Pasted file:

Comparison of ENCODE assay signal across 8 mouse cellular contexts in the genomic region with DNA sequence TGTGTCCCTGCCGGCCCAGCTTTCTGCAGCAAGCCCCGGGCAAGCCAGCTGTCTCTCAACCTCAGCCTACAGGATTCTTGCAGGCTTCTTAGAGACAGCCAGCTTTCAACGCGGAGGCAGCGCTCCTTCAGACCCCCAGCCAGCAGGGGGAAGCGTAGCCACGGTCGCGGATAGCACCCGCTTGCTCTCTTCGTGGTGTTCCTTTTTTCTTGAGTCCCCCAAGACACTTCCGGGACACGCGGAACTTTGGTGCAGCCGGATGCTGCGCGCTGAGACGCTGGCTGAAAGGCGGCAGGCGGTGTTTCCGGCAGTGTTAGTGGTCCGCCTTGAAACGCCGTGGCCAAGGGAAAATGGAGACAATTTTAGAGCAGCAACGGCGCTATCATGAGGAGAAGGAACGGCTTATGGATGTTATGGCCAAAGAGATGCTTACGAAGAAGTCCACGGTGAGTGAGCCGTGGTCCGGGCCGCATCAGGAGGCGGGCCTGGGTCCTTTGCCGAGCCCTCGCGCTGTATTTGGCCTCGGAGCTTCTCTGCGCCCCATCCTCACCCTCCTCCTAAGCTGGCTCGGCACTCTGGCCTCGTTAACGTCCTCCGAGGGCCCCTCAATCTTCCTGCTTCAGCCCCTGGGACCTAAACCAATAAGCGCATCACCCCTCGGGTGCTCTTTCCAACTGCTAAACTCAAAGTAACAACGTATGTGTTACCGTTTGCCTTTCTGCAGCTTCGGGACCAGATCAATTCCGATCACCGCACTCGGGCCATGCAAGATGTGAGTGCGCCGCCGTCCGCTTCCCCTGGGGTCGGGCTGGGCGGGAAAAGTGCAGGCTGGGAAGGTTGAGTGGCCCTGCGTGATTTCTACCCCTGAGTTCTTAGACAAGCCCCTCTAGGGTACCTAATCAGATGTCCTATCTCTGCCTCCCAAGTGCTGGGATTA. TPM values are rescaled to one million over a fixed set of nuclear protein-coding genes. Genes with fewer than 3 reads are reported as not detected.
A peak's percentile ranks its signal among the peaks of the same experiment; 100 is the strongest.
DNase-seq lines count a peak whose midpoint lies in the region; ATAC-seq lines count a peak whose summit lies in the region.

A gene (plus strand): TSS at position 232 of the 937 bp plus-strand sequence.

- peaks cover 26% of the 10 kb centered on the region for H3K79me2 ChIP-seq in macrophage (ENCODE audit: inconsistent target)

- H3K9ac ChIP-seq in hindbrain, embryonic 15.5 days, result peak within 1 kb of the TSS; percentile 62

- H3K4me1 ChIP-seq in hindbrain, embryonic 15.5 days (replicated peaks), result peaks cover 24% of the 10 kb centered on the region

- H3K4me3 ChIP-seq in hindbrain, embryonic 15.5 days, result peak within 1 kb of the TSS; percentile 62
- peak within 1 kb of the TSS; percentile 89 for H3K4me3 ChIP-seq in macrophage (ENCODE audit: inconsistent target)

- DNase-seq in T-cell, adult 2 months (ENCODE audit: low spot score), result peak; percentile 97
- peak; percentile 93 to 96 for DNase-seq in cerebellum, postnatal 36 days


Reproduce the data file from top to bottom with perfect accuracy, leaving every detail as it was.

Comparison of ENCODE assay signal across 8 mouse cellular contexts in the genomic region with DNA sequence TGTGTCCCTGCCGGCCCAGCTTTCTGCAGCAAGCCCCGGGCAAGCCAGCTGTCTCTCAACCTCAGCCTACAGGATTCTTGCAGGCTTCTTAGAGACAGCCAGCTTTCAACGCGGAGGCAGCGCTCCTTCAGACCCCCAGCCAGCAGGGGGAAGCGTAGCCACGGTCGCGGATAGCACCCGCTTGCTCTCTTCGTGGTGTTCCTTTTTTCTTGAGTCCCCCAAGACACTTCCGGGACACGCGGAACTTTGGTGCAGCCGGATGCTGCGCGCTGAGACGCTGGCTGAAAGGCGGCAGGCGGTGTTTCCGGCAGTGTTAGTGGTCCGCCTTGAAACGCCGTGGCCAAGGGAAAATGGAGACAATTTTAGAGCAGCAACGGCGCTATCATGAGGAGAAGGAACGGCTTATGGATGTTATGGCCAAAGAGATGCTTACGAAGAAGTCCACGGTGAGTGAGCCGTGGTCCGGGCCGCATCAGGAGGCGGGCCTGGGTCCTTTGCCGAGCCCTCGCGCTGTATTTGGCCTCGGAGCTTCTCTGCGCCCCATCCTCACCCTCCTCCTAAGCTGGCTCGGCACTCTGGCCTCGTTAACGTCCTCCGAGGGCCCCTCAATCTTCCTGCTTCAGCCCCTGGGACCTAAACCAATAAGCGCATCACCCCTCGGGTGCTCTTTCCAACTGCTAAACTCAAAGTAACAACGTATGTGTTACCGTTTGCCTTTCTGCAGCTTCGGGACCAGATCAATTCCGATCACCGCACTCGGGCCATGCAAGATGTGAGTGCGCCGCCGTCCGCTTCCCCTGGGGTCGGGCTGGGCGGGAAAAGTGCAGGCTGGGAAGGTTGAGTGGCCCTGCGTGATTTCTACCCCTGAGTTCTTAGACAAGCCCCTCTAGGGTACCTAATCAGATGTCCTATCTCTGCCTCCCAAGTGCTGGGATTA. TPM values are rescaled to one million over a fixed set of nuclear protein-coding genes. Genes with fewer than 3 reads are reported as not detected.
A peak's percentile ranks its signal among the peaks of the same experiment; 100 is the strongest.
DNase-seq lines count a peak whose midpoint lies in the region; ATAC-seq lines count a peak whose summit lies in the region.

A gene (plus strand): TSS at position 232 of the 937 bp plus-strand sequence.

- peaks cover 26% of the 10 kb centered on the region for H3K79me2 ChIP-seq in macrophage (ENCODE audit: inconsistent target)

- H3K9ac ChIP-seq in hindbrain, embryonic 15.5 days, result peak within 1 kb of the TSS; percentile 62

- H3K4me1 ChIP-seq in hindbrain, embryonic 15.5 days (replicated peaks), result peaks cover 24% of the 10 kb centered on the region

- H3K4me3 ChIP-seq in hindbrain, embryonic 15.5 days, result peak within 1 kb of the TSS; percentile 62
- peak within 1 kb of the TSS; percentile 89 for H3K4me3 ChIP-seq in macrophage (ENCODE audit: inconsistent target)

- DNase-seq in T-cell, adult 2 months (ENCODE audit: low spot score), result peak; percentile 97
- peak; percentile 93 to 96 for DNase-seq in cerebellum, postnatal 36 days